}

// the loop routine runs over and over again forever:
void loop() {
digitalWrite(led, HIGH);
delay(600);
digitalWrite(led, LOW);
delay(60000);
}



.

Wind coil pulser.jpg MasterClocksystemWiring.jpg
 
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EscapeWheel

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The clock does work - first, I put 12 volts to wires A & B and the mechanism jerked a little. With 19 volts it advances the minute hand one minute (when it's in its usual upright position). Like you said, at 12:00 pulses stop working. One of the strip contacts opens - I'll have to figure that out as well. The movement has 24M printed on it.
I'll try your wiring suggestions today and see how it goes. Yes, tweaking the pots will be needed. Thanks for the input!
 

ibm clock

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Sep 5, 2005
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Its simple. When using a clock impulser, you need to tie the A and B wires together. Without clock in front of me to look at, I cant remember which is which. The usual voltage on IBM slaves is 24v DC. Isnt the schematic sticker still in the clock? One of the contacts is supposed to open between 59 to 4 seconds which would be normal if the clock was wired into a three wire correction system. And to label your clock the way IBM would, the terminal at the far left is C or the common. The A and B wires are on the contact. So, just tie the two contact wires togther and it will work. Here are some attachments explaining the IBM Correction System.

IBM Time 1.jpg ibm time 2.jpg
 
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EscapeWheel

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Wow. It's working!
The + and - wires from the power supply are connected to + and - on the timer. I changed my wire letters to the IBM standard (per ibm clock); C is common and A & B are twisted together. C is connected to + on the timer, A & B are connected to NO (normally open) on the timer and there's a short connecting wire between negative and COM (per Tim).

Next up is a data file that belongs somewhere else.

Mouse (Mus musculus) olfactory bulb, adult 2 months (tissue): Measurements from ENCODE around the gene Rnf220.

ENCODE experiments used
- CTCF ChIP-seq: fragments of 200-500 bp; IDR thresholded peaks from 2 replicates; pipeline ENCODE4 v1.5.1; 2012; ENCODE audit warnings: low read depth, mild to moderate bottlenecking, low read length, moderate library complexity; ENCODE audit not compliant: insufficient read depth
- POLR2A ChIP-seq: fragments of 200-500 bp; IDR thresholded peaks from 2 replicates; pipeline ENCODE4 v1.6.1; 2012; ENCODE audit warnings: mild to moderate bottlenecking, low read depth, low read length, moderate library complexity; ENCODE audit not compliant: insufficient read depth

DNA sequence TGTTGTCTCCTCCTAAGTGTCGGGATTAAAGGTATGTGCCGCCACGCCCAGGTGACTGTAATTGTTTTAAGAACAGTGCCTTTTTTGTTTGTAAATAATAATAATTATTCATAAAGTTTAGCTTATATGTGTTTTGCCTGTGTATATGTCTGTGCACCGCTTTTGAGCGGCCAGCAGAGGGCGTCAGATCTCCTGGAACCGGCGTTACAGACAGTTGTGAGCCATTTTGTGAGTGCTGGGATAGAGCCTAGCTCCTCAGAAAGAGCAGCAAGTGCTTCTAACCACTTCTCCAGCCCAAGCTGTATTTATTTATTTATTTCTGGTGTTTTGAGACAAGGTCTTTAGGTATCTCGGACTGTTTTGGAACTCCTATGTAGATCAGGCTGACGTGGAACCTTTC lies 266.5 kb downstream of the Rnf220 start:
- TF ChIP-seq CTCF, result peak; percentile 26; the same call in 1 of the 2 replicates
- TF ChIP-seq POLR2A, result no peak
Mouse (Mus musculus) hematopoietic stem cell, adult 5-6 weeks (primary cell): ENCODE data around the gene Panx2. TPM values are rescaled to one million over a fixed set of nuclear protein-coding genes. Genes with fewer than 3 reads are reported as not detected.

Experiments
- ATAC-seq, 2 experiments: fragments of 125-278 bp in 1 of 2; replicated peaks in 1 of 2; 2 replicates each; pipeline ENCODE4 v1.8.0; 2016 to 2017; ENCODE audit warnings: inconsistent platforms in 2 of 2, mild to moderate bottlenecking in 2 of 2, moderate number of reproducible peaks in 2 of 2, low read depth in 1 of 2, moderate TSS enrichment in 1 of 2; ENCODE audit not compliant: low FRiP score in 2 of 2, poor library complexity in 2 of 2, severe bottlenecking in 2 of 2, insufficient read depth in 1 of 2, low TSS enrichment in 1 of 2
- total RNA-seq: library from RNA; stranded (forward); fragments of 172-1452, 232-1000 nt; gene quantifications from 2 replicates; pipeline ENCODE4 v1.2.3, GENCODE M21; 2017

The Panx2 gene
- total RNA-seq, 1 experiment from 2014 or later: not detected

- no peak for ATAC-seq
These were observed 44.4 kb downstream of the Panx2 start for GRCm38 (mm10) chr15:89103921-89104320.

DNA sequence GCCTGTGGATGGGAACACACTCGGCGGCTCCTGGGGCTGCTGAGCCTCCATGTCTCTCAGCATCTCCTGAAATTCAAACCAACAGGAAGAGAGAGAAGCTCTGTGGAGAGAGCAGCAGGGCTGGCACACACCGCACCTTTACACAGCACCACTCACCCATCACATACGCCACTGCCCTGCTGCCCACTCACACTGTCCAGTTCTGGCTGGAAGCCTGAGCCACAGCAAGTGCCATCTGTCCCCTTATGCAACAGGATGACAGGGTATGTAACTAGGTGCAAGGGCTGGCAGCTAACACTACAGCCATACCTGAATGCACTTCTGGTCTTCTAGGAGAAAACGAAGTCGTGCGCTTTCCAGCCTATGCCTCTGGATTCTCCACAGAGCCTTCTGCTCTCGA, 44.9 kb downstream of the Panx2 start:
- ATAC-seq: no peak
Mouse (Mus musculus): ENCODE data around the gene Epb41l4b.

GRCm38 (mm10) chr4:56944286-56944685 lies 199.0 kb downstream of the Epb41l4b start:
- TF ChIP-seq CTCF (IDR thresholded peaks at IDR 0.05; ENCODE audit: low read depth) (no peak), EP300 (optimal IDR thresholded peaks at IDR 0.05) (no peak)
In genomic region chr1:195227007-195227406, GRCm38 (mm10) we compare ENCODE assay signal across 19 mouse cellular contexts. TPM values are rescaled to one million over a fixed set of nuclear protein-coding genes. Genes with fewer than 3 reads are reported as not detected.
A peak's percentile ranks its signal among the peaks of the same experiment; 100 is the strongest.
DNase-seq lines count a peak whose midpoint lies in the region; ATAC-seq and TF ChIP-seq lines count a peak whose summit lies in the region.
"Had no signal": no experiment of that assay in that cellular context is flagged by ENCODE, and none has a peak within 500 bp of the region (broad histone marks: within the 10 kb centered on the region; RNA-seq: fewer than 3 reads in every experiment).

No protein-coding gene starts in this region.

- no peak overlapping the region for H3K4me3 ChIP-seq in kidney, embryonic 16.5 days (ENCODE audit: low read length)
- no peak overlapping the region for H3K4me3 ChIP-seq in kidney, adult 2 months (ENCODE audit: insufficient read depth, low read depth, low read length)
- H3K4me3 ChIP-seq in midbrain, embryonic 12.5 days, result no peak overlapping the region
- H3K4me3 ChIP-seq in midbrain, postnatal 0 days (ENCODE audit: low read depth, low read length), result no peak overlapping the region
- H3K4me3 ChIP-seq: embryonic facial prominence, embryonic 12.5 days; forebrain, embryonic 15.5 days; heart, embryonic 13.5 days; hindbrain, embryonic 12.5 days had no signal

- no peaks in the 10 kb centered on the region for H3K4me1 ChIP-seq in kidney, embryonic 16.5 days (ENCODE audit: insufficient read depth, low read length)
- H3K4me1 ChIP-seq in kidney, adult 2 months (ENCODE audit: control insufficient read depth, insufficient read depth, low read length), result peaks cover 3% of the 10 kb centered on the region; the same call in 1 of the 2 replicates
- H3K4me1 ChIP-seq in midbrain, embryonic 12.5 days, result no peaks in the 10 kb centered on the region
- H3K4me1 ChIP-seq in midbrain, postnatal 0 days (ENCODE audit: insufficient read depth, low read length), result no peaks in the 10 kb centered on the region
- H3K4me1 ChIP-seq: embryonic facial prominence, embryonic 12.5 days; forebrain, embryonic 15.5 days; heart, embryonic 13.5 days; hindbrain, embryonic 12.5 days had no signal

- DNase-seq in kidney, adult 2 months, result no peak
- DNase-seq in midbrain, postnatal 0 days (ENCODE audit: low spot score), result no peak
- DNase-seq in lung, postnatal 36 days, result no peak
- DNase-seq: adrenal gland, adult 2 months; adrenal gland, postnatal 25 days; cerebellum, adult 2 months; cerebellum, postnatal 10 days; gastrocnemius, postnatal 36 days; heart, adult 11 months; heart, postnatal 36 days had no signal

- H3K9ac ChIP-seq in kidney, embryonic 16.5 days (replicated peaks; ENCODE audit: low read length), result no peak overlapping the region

I have a lot of timer tweaking to do - I'll shorten the "pulse" to the minimum needed and lengthen the "pause" to 60 seconds and see how it keeps time. Right now the pause is 15 seconds and it has run through an hour with no problems that I can see.
I can't thank you guys enough! The knowledge here is unsurpassed.
 

praezis

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EW, you don't supply the 19V to your timer board, do you? Your schematic says 12 V and the 555 is rated at max. 18 V.

A 555 timer is not precise enough to control a clock, unless you want to adjust daily...

Frank
 
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EscapeWheel

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Frank, good point! It shows 12 - 15VDC. I wouldn't just hang it on the wall and let it run. It's more just to prove to myself that I could get the clock to do more than just sit there.
 

Tim Orr

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Good afternoon, EW!

Glad you got it working, and special thanks to IBM for clearing up the clock wiring issue!

You said your power supply is 19v. Is that unregulated? Might be marginally OK for the timer.

Best regards!

Tim
 
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EscapeWheel

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Thanks! It ran very well for about 45 minutes, then the hand stopped advancing - but it continued to pulse. I gave it a rest and it started up again. I'm thinking you and praezis may be right - maybe the timer doesn't like that much power and overheats and shuts down? I might look into giving the timer 12 volts and adding this step-up module to give the clock 24 volts. It's an SX1308 - about $5. Input voltage: 2-24V - output voltage 2-28V, adjustable. Wish I knew more about electronics...

slave6.jpg
 

Toughtool

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Here is my schematic for the same thing. (except for the polarity) You are probably going to need the protection diode to keep from damaging the DC to DC " boost" converter.

12V to 24 volt secondaryDrv.jpg
 
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EscapeWheel

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Thank you Toughtool! When I get the converter I'll have my next-door-neighbor-electronics-whiz kid interpret it all for me. I've learned a lot about capacitors and resisters but so far, diodes, ICs and mosfets throw me for a loop.
 

Toughtool

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I built this circuit without the diode and after a couple of weeks it died. (I think after a storm) The problem is; when current is flowing in a coil, a magnetic field is built. When this current is abruptly stopped, the magnetic field collapses, inducing a damaging high voltage into the coil with the opposite polarity. This counter voltage can destroy a low impedance power source. The diode is placed across the coil to short this high induced counter voltage back through the coil.

After thinking about this circuit I think the best way to solve your problem is to get a 24 volt power source (power adapter) and use a DC to Dc Buck voltage converter. This allows you to have the 24 volts for the coil and adjust the DC converter to the lower voltage to power the 555 circuit. Much easier.